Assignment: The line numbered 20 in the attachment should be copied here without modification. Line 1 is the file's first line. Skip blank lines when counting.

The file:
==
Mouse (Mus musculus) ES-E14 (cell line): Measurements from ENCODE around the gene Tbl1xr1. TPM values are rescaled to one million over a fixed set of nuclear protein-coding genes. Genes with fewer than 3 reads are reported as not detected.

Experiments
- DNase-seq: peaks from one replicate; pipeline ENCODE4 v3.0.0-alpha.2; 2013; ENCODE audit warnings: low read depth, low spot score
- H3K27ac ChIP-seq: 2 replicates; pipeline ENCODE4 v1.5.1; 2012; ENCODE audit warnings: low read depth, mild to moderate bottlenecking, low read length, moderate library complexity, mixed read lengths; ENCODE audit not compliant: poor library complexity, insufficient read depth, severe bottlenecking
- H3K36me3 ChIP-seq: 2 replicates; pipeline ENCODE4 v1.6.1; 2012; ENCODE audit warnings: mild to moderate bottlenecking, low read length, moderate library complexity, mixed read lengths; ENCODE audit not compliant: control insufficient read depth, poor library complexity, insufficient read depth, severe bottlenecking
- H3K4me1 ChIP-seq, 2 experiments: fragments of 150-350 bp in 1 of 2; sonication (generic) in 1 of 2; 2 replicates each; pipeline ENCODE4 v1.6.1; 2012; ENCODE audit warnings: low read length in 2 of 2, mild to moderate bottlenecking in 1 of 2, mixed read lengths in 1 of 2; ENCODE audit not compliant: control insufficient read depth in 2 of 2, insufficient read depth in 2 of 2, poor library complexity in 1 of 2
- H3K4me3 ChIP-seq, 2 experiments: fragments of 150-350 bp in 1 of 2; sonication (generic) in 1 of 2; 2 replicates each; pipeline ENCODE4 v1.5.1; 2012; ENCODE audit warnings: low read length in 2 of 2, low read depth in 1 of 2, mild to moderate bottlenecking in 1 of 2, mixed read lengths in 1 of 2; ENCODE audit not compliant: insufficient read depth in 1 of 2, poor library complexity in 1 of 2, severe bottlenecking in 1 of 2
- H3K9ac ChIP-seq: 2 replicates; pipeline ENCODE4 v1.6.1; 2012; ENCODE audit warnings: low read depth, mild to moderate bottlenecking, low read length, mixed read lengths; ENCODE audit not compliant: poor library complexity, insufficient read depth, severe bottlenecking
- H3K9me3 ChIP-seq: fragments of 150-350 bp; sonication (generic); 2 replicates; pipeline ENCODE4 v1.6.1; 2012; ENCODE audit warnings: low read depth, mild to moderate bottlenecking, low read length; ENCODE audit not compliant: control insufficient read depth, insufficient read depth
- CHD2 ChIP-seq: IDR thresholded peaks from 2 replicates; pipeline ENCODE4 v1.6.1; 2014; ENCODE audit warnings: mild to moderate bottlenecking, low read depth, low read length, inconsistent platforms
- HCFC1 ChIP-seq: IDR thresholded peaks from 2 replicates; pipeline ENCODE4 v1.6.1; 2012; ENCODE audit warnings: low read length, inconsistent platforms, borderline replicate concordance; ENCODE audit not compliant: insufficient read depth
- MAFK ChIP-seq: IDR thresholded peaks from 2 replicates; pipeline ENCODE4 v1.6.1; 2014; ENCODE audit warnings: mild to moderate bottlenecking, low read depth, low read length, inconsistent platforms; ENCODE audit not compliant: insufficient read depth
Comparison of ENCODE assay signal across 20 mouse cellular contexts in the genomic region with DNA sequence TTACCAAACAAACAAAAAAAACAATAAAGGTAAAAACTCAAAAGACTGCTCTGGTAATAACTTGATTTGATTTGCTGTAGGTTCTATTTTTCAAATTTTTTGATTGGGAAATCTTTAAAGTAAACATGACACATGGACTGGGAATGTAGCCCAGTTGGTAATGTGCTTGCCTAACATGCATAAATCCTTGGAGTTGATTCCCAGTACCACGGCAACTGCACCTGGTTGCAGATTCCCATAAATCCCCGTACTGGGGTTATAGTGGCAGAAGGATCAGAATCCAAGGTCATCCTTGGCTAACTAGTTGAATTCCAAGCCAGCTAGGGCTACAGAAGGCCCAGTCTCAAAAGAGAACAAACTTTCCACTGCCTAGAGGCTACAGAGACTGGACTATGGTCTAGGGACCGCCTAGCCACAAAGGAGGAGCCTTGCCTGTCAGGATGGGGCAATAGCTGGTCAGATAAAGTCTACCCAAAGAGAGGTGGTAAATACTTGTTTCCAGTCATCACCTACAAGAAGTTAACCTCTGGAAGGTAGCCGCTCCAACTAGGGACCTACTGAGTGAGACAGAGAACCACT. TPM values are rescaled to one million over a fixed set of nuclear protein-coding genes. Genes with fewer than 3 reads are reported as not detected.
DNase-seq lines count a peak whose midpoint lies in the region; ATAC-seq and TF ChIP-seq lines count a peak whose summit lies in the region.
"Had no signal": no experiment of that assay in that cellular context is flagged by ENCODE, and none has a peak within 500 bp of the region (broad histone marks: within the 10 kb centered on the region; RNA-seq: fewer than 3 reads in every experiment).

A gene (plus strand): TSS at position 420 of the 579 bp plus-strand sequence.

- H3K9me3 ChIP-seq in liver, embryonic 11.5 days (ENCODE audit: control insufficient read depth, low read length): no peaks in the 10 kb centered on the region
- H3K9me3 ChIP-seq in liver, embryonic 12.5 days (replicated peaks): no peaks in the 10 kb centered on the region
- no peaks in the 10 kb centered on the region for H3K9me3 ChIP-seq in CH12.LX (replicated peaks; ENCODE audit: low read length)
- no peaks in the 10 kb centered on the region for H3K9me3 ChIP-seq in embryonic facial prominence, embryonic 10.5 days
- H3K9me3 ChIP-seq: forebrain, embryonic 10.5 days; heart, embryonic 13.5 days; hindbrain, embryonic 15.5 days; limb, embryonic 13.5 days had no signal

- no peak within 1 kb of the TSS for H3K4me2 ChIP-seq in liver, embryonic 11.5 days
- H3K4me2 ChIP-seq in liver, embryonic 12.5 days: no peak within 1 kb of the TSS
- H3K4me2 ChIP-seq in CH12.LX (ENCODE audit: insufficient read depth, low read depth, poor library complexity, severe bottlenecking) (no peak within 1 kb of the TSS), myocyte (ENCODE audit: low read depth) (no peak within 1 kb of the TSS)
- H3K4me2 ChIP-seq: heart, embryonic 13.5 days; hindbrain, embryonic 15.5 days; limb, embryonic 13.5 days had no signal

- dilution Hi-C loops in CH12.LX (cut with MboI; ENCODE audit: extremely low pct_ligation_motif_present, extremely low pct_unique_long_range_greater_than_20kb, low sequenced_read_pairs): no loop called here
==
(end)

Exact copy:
- no peaks in the 10 kb centered on the region for H3K9me3 ChIP-seq in embryonic facial prominence, embryonic 10.5 days